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Ape Machines Proffer Fizzling Synths and Masterful Musicianship

Producer-composers Nirmit Shah and Sid Shirodkar explain why they chose their new band name and why they don’t classify themselves as jazz

Urvija Banerji Aug 11, 2017

Nirmit Shah and Sid Shirodkar of Ape Machines. Photo: Nigel Rajaratnam

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Nirmit Shah and Sid Shirodkar, of the freshly-debuted Ape Machines, are grinning across the table from me. I’ve just asked them what their band name means. “We’re really terrible at coming up with names for anything,” says Shirodkar. “What do you think it means?”

I get the same feeling you get when a teacher asks you what you know is a trick question, or when the government agent taking your photo tells you that you have to show your ears and stop smiling–that is, the same feeling you get when you’ve just been set up to fail. I venture a half-hearted, “You guys are apes and your synths are your machines?”

It’s not a terrible guess, admittedly: Shirodkar and Shah’s latest project, their debut as a duo, is synth-heavy and does indeed feature the two producer-composers going positively wild with blink-or-you’ll-miss-it transitions and time-signature trickery. The pair are heavily influenced by the artists of the new jazz, neo-soul elite who propagate such masterful musicianship: Snarky Puppy, Hiatus Kaiyote, Robert Glasper, Thundercat.

Sid Shirodkar. Photo: Nigel Rajaratnam

 

Though my answer ultimately ends up being wrong–no surprise there–it’s comforting to know I’m not the only one who had this interpretation. “That’s exactly what my cousin said,” says Shah, and then pitches up his voice to imitate her. “You guys are going apeshit on your machines.”

The real meaning, of course, isn’t even close to our guesses. The word “ape,” when used as a noun, describes, obviously, a furry primate with opposable thumbs, but when used as a verb, it means “to imitate.” “We found ourselves really conscious of the fact that we were integrating all these influences,” explains Shirodkar. “We talked about Hiatus, Snarky and stuff–we can think of a lot of artists a lot of the times when we write a riff or a passage or some compositional idea,” he says. “[So] it’s the whole idea of aping your influences.”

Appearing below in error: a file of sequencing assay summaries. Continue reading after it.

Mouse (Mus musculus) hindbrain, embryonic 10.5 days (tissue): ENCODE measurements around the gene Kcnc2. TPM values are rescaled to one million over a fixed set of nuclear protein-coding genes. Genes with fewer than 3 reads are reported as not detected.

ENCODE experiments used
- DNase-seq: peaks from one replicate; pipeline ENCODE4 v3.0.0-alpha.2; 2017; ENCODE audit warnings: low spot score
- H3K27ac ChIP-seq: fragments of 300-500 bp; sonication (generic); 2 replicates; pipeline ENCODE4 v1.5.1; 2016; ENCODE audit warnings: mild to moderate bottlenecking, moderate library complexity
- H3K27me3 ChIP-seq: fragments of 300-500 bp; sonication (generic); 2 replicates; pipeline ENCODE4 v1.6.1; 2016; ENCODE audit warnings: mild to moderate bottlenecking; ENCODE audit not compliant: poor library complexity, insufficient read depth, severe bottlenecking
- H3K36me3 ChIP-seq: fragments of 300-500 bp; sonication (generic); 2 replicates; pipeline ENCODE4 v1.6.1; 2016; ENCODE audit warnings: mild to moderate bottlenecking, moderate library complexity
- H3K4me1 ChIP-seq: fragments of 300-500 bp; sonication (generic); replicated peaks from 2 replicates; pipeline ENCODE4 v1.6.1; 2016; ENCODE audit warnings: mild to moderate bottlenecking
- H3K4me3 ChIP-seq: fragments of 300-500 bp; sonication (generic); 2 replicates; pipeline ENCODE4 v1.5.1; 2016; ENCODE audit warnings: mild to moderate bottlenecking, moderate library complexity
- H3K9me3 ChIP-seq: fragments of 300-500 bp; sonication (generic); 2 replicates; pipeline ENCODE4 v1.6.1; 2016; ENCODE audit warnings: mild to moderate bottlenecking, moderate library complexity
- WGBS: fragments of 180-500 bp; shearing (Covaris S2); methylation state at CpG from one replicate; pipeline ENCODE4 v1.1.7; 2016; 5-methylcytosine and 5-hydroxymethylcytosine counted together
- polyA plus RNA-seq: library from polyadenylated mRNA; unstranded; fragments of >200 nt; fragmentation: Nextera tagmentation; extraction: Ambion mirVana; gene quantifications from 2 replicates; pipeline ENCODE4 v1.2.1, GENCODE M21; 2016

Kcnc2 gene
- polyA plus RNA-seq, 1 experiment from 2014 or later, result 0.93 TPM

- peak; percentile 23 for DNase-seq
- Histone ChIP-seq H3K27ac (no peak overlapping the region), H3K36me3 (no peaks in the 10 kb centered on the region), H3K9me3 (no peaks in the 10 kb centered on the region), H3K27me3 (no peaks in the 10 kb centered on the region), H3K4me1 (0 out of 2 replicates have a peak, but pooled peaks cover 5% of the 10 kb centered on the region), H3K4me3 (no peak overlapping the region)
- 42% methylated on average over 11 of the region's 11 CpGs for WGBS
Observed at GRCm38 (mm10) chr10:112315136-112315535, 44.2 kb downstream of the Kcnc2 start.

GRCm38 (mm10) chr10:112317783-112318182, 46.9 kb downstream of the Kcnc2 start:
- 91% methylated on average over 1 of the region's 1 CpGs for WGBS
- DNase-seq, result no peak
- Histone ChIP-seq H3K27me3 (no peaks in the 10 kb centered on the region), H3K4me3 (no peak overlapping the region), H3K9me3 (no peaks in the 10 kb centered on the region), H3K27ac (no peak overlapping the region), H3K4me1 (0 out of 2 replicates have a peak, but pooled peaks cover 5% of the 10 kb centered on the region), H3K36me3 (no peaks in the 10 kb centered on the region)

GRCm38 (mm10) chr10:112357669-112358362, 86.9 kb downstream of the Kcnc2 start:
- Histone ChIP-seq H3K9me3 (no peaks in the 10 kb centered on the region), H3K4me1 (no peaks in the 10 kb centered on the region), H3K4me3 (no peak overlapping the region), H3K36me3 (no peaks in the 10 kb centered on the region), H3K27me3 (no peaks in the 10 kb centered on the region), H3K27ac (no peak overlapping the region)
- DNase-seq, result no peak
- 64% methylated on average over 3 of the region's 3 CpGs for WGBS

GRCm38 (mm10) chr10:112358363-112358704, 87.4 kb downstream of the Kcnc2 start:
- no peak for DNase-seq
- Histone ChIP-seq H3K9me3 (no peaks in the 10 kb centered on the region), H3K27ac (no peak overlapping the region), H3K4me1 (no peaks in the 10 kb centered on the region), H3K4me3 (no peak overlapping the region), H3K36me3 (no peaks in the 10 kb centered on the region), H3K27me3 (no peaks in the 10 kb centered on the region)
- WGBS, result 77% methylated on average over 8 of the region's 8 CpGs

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Great music is born out of great influences, and that’s just what Ape Machines is: well-crafted, feel-good music that feels in line with a lot of other contemporary jazz/neo-soul. Though Ape Machines, the duo’s self-titled debut EP, is uniquely their own, their inspirations still make themselves evident. A slick transition on “Monkey See” will summon up Hiatus Kaiyote; a fizzy synth on “Monkey Do” could evoke Snarky Puppy–even an early version of the EP’s cover art was influenced by Salad Fingers (an early 2000s web show that can at best be described as disturbing).

The duo’s eponymous debut released on August 6. Photo: Nigel Rajaratnam

“It’s harder and harder to be completely original, if that’s even possible,” says Shirodkar. “In the Fifties and the Sixties, maybe you couldn’t say that every sound has been explored, but now virtually everything is an ape of something. It’s not to say that we don’t make an effort to try to be as original as possible,” he adds. “[But] we’re still cognizant of where all the different parts have come from.”

26-year-old Shah, a Mumbai True School of Music graduate, met 25-year-old Shirodkar a few years ago while the two were interning at the studio of film score composer and Indus Creed member Zubin Balaporia. “We started making music a year later, but didn’t really think it was going to materialize into anything concrete,” says Shirodkar. “At some point, we realized it has the scope to actually be played live with a full band.”

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Though Ape Machines was entirely composed, mixed and mastered by Shah and Shirodkar, the duo brought on other instrumentalists, like drummer Sahil Shah, bassist Tanmay Bhattacherjee and vocalist Lydia Hendrikje to help fill out their sound. Cotton Press Studio co-founder Aalok Padhye also contributed percussion.

Nirmit Shah. Photo: Nigel Rajaratnam

Shah and Shirodkar themselves play multiple instruments on the EP, including keys, drums and guitar. “We talk about this conflict we have in–not calling ourselves [jazz] musicians, but the whole idea of the music being represented as jazz music,” says Shirodkar. “Because even though we heavily borrow from elements of that style, we’re not really jazz musicians in terms of heavy improvisation and stuff–it’s all through-composed material.”

“I’ve met a lot of people who get the idea that jazz is just a sound, but from our understanding, it’s more about the ability to improvise, and not necessarily that sound,” agrees Shah. “Because the sound can be achieved if you know what you’re looking for.”

“We borrow from different kinds of music, different sensibilities, and we love jazz, and we like listening to it, but we’re like kind of frustrated jazz musicians in a sense,” says Shirodkar with a laugh. “But it’s more about–for us–the compositions and the productions and doing interesting things with them.”

Catch Ape Machines at Antisocial Mumbai on August 12th at 10 pm. Click here for more details.

Listen to “Monkey Do,” a track off ‘Ape Machines’:

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